LETTERS TO THE EDITOR
Volk on Heather Grabbe's "Getting the EU's Enlargement back on Track"
EU leaders took a historic decision on the Balkans last December by ignoring the Commission’s recommendation to start membership negotiations with Macedonia. This had never happened before, although in 2008 Macedonia was refused entry to NATO despite meeting the necessary criteria. On both occasions the reason was the same – the name dispute between Macedonia and Greece. To date, most Balkan countries have been held back because of their inability to meet membership criteria and have urgently needed a political push to proceed towards Euro-Atlantic integration. But in Macedonia’s case it is just the opposite; it has met all the criteria, but EU countries still need a push to allow Macedonia enter the EU. We may be facing similar situations in other Balkan countries. This is bad news for the region and for the EU and NATO too. In the past, membership candidates lacked credibility, now both sides do.
With this in mind, the standard EU carrot and stick policy in the Balkans is becoming rather ridiculous. Firstly because there is no certainty that fulfilling criteria brings any results, and secondly because carrot and stick policies don’t work in multi-ethnic states like Bosnia and Herzegovina. The carrot for one ethnic group may be the stick for the other, and vice versa. This is why the recent attempt by the international community to promote constitutional reform in Bosnia and Herzegovina has fallen flat on its face. We have a problem if the EU still believes that a "speak softly and carry a big carrot" policy is the most appropriate foreign policy in the Balkans. The Balkan region is simply overwhelmed by carrots and sticks, and nobody really knows what to do with them. What possible carrot can the EU give to Macedonia other than what Macedonians have already earned?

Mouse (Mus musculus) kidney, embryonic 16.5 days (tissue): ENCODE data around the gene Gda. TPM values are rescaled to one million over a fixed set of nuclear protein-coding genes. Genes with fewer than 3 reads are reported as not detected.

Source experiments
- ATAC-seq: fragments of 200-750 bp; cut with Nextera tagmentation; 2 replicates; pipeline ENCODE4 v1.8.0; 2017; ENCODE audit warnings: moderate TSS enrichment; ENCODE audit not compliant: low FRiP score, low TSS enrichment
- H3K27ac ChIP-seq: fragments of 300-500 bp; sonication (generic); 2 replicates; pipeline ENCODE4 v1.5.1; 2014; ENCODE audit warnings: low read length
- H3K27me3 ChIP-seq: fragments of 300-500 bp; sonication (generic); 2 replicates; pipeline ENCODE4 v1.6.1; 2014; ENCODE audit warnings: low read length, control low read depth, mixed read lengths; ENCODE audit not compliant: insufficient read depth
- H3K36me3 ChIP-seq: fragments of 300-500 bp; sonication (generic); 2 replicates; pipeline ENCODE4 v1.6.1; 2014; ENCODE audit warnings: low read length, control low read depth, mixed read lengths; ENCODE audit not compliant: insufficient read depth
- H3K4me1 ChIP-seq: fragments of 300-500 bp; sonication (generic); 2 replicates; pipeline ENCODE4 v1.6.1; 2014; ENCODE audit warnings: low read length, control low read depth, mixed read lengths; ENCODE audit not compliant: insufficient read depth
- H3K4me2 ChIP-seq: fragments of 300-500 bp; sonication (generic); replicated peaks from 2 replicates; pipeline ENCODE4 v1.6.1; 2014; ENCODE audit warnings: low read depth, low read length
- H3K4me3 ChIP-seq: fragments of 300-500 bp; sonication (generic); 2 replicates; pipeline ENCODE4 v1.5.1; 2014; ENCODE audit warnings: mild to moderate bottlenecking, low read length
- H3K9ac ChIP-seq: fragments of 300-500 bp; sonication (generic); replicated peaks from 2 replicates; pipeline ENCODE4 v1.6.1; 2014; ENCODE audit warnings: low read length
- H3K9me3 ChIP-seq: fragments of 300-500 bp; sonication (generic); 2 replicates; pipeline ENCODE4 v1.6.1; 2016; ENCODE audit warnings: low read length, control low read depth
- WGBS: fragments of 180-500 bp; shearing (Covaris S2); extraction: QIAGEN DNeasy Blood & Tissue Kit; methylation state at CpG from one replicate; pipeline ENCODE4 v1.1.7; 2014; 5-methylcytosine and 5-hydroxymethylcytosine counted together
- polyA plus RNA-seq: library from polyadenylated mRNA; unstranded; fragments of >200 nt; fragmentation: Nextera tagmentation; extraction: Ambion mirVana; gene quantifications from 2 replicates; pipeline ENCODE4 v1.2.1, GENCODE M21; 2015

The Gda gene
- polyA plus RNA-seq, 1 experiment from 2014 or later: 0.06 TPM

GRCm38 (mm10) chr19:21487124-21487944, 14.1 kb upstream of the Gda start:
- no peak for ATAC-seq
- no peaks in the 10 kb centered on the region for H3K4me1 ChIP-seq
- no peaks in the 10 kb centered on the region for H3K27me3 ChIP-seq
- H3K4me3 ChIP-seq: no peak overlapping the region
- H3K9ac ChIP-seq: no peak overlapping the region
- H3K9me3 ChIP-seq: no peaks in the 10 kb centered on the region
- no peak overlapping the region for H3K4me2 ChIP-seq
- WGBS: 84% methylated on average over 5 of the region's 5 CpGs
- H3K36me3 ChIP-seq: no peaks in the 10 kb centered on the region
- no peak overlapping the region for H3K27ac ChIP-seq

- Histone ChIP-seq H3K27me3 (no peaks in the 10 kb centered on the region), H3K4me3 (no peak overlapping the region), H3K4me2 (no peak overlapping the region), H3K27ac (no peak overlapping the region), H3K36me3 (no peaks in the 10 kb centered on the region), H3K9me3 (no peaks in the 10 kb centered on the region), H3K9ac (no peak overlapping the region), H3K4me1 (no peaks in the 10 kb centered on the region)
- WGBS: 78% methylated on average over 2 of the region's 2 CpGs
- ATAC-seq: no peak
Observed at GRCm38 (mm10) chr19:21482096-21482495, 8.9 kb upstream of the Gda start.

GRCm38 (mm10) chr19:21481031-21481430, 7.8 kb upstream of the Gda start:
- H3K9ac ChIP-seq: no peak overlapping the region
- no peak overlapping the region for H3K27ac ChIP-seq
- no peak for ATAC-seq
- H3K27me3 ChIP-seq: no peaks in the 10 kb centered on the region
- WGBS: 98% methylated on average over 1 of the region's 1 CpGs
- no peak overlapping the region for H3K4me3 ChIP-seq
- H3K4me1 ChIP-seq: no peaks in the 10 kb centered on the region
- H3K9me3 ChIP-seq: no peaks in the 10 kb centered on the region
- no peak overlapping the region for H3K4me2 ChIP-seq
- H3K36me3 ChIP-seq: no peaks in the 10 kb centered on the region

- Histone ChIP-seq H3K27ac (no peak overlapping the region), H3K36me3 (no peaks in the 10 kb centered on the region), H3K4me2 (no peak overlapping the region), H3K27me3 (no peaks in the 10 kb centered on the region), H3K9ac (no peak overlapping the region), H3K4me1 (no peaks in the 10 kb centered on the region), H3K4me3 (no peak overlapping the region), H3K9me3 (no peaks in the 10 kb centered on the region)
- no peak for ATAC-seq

The question of Turkey lurks at the bottom of every EU enlargement issue. For almost three decades, Turkey believed that to enter the EU it should make the necessary reforms. Now, some of the EU’s most prominent politicians are saying that reforms are not enough. But if Turkey ticks all the right boxes why can’t it enter the EU? The EU is being turned into an exclusive club, and this development is sure to impact the way the EU faces up to the new challenges of energy security and general security, along with the challenge posed by the emerging Chinese version of capitalism.